A report suggests that during infancy, child abuse occurs in the form of maltreatment or neglect from parents or guardians. However, as the child grows and becomes an adolescent, such violence can turn sexual in nature as well. Statistics show that one in four children experiences physical violence, one in every five girls and one in thirteen boys are sexually violated.
Laws Against Corporal Punishment At Home
Corporal punishment is considered a violation of a child’s human rights. The Committee on rights of the Child stated in 2006 that corporal punishment isa legalized form of violence against children. Over the years, many countries have adopted laws against corporal punishments that include Argentina, Sudan, Sweden, and Israel to name a few. Yet there are many other countries such as UK, USA, and Australia that have yet to condemn and stop corporal punishment in houses.
In the US, the social acceptance of corporal punishment is quite high. A study states that in a year, an approximate one billion children across the world experience abuse, whether physical, sexual or psychological. So should governments intervene and protect children from corporal punishments at home? Should laws be set in place??
INSPIRE is a seven-tiered strategy that has been developed by 10 different agencies that work towards reducing violence against children. The aim of this strategy is to eliminiate child abuse completely. INSPIRE aims to get the governments of different countries to coalesce and agree upon reforms, implement them and allow routine monitoring and interventions to see whether the statistics of abuse lessen over time. It demands that all state parties understand the inefficacy of violence against children.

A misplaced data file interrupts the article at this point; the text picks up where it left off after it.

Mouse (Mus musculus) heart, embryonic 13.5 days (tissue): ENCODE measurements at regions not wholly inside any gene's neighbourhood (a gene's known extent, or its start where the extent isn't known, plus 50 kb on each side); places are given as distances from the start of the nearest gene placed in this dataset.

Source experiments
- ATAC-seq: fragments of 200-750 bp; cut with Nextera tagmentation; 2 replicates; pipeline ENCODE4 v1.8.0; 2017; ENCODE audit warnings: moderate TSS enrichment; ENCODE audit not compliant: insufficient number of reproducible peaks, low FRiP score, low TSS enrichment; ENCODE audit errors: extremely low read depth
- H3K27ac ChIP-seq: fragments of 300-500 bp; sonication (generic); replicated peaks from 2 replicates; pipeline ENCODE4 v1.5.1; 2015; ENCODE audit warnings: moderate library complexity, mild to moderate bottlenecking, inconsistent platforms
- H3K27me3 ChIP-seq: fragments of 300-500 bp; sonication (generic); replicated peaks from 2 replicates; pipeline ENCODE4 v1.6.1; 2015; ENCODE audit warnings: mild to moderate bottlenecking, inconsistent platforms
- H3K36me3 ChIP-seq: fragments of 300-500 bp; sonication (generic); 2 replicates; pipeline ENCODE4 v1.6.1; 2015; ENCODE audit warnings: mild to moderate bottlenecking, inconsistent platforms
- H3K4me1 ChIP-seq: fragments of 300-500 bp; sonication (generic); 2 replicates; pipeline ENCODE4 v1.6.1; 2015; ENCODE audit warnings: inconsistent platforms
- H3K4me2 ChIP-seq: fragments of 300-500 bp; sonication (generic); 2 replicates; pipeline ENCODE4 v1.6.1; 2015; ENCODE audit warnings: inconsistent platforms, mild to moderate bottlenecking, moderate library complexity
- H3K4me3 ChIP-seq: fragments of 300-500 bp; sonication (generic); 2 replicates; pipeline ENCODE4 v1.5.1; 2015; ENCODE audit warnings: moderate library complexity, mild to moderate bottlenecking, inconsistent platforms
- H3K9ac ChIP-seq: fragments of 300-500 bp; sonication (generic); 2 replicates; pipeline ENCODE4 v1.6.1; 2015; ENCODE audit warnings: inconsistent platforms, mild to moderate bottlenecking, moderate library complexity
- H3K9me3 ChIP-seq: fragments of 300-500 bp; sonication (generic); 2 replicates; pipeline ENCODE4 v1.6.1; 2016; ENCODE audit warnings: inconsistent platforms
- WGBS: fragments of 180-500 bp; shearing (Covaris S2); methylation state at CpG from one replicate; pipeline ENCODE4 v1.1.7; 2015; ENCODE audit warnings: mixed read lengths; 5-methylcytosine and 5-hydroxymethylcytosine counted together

World Health Organization (WHO) recently released a detailed study on the consequences of violence against children. The study includes physical injuries such as internal damage, head injuries, broken bones and burns. A child can undergo depression, anxiety, post-traumatic stress disorder and if the abuse is long lasting or has had a greater impact, they can also become suicidal. In its 7 tiered reforms, INSPIRE discusses legislations that should be placed to protect children in their homes.
Assuming that spanking can be abolished completely is naïve and overly-optimistic. However, awareness among parents needs to be increased to prevent negative effects of corporal punishment. Support has to be provided to agencies such as INSPIRE and parents should be guided to adopt a better alternative to physically harming their child.
Timeout is a good alternative to spanking. Negative punishment, or taking away something that the child likes, is also an effective method. These techniques force the children to think about what they do and how they behave.
Sitting down with your child and talking to them can help as well. Guiding them with compassion and through logic can also assist the child in making the right decision the next time.
Parents who have unresolved anger issues of their own should look inside themselves first. They should recognize if the urge to spank is coming from their own impatience or exhaustion or the child’s behavior. By stepping back from the situation and analyzing it carefully, the parent will be able to make a decision that will be beneficial for the child in the long run.